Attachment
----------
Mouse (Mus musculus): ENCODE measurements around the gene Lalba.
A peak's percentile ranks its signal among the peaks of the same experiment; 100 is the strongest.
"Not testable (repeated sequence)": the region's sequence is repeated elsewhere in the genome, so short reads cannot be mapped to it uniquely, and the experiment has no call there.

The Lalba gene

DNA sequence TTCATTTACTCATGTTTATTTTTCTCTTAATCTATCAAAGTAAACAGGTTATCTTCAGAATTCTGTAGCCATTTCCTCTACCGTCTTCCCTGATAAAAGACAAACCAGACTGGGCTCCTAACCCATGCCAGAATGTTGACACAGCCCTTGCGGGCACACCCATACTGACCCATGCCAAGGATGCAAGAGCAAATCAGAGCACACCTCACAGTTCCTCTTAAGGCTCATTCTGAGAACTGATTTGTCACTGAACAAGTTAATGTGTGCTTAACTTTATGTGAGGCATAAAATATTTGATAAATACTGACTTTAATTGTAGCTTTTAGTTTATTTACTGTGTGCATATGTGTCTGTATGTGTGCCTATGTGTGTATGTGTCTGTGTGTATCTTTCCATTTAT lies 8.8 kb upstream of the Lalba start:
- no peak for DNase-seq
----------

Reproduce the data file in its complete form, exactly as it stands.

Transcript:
Mouse (Mus musculus): ENCODE measurements around the gene Lalba.
A peak's percentile ranks its signal among the peaks of the same experiment; 100 is the strongest.
"Not testable (repeated sequence)": the region's sequence is repeated elsewhere in the genome, so short reads cannot be mapped to it uniquely, and the experiment has no call there.

The Lalba gene

DNA sequence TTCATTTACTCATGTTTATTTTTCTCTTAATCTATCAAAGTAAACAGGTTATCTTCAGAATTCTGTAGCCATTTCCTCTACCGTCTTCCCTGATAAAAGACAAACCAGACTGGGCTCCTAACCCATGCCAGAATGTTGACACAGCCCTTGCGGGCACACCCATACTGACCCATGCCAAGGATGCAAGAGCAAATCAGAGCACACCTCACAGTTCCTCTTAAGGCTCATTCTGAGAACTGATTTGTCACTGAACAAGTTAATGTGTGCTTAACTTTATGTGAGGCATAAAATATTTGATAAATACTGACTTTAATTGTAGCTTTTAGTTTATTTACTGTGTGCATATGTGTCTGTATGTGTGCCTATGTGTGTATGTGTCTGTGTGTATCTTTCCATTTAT lies 8.8 kb upstream of the Lalba start:
- no peak for DNase-seq